As stated in UN Armenia report concerning Universal Periodic Review (UPR) and Armenian\s participation in it, the UPR is a unique process which involves a periodic review of the human rights records of all 193 UN Member States. Since its first meeting held in April 2008, all 193 UN member States have been reviewed during the first UPR cycle and 112 during the second cycle. The second review of States highlighted human rights developments in the country since its first review and provided an opportunity for States under review to present the steps taken to implement recommendations posed during their first reviews.
Armenia was one of the 14 States reviewed by the UPR Working Group during its second session that took place from 19 to 30 January2015. Armenia first undergo UPR review in May 2010.
Armenian civil society has also participated actively in the second UPR cycle of Armenia. Particularly, under the umbrella of Open Society Foundations – Armenia, a broad coalition of independent non-governmental organizations Society Without Violence NGO among them developed a shadow report for the 21st Session of the UPR. Another shadow report on women’s and LGBT rights specifically was prepared by Pink Armenia, Society Without Violence, Women's Resource Center and Women's Support Center in cooperation with the Human Rights House Yerevan.
EMPLOYER: Society Without Violence NGO
HOURS OF DUTY: 40 per week
WORKING HOURS: Full time / 10 am – 7 pm
WORKING DAYS: Monday-Friday
SALARY: Depending on experience and qualification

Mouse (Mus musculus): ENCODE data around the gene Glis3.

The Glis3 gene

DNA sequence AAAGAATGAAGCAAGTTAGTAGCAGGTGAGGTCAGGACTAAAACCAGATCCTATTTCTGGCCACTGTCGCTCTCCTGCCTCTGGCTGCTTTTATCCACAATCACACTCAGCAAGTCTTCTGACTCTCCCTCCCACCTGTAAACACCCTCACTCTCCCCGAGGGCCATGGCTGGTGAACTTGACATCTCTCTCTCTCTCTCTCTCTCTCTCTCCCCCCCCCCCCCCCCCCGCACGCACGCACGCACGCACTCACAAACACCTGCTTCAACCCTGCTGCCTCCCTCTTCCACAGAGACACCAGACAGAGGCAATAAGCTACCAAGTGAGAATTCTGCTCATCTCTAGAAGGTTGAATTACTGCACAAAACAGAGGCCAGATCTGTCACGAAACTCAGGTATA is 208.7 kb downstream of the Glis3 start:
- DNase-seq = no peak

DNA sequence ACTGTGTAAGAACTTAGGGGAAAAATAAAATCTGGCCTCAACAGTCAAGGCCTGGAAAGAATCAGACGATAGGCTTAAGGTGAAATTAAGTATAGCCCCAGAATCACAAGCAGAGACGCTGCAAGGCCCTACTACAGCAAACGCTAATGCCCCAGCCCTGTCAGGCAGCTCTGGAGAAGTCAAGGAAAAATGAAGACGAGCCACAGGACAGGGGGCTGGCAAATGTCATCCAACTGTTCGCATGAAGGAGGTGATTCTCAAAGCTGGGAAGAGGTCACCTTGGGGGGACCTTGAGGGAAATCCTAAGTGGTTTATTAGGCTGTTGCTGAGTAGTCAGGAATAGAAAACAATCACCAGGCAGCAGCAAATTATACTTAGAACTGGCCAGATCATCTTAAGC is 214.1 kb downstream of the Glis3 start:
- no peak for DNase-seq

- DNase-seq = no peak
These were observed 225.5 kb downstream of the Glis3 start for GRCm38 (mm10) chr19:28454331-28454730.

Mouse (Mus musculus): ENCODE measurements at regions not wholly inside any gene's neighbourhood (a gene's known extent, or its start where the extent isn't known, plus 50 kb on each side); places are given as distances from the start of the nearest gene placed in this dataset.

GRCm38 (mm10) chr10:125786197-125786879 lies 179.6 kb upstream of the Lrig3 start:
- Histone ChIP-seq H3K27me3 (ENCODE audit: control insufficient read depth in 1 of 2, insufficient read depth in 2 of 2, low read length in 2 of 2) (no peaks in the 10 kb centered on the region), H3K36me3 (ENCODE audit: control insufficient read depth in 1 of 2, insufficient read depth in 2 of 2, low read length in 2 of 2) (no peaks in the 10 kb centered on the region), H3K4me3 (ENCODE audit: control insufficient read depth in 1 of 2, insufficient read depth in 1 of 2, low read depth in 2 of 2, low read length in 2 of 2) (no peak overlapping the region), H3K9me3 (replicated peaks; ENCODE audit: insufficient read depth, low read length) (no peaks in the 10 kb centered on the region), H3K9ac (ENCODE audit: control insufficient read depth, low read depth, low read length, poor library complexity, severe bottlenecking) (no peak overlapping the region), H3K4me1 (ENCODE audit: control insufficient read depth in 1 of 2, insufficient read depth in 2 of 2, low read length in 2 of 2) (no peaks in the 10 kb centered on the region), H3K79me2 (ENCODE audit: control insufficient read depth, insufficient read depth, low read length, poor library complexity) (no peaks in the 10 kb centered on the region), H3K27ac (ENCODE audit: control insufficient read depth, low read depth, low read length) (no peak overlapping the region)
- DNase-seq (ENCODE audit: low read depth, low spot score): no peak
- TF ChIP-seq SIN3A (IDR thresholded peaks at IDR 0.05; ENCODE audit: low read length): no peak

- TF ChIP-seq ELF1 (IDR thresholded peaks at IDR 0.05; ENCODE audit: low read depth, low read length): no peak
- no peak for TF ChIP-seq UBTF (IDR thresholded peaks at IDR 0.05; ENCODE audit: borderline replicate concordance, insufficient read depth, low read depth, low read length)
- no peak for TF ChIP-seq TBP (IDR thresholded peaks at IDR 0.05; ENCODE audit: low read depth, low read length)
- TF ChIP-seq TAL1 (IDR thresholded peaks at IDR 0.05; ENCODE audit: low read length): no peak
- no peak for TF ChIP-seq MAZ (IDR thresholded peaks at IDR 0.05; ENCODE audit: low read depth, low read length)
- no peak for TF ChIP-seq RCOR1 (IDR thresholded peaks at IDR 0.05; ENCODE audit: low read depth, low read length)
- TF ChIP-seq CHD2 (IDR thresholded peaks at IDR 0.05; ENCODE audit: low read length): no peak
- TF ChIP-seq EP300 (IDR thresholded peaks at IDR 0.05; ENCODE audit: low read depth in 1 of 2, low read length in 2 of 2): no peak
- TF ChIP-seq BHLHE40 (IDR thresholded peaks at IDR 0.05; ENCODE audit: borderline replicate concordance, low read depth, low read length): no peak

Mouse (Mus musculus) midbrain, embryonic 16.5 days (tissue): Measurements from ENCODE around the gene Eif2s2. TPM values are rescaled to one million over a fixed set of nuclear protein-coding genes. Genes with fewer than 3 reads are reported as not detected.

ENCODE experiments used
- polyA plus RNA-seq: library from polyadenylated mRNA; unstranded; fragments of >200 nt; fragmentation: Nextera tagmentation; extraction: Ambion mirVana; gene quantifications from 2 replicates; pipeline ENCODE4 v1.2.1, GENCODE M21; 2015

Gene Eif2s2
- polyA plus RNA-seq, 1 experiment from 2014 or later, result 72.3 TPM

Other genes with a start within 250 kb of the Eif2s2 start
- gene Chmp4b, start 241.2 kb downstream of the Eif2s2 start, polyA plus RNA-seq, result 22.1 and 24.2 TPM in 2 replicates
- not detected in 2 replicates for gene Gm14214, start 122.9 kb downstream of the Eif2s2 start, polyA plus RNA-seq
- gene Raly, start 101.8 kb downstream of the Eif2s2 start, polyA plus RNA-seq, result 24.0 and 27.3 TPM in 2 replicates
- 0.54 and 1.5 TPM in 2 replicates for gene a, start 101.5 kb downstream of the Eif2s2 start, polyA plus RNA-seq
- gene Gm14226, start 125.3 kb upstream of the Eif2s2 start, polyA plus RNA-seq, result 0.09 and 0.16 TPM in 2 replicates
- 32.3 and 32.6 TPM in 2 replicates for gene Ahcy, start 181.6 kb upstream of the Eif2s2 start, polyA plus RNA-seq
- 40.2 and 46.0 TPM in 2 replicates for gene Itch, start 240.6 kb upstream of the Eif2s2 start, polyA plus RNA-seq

LOCATION: Yerevan, Armenia
CONTRACT TYPE: Fixed-term for 8 months with possibility of extension
CLOSING DATE: August 10, 2015
JOB DESCRIPTION: This is a position for a highly dynamic and enthusiastic young individual experienced in women, peace and security (WPS) agenda and UN Security Council Resolution 1325.
A man can betray his wife while the wife's role is to take care of the family: Armenian woman's role and rights in in the patriarchal system
Hasmik Khachatryan, a mother of two, had suffered violence and abuse at the hands of her husband for nine years; her life changed two years ago, the moment she found the strength to escape from her husband’s house at night in order to save her life and stand up for her rights.
Today, after numerous challenges, litigations and hardships, Hasmik remembers her previous life and opens up. “I clearly understood that it was not life, but all the same, I could not find a way out. Every time I thought of a family and looked at the one I had, I told to myself – even if I am still devoted, patient, but at least not to be so humiliated and undermined, but there was no way out, until that trivial night,” says the woman, who got a prestigious award for her standpoint last week.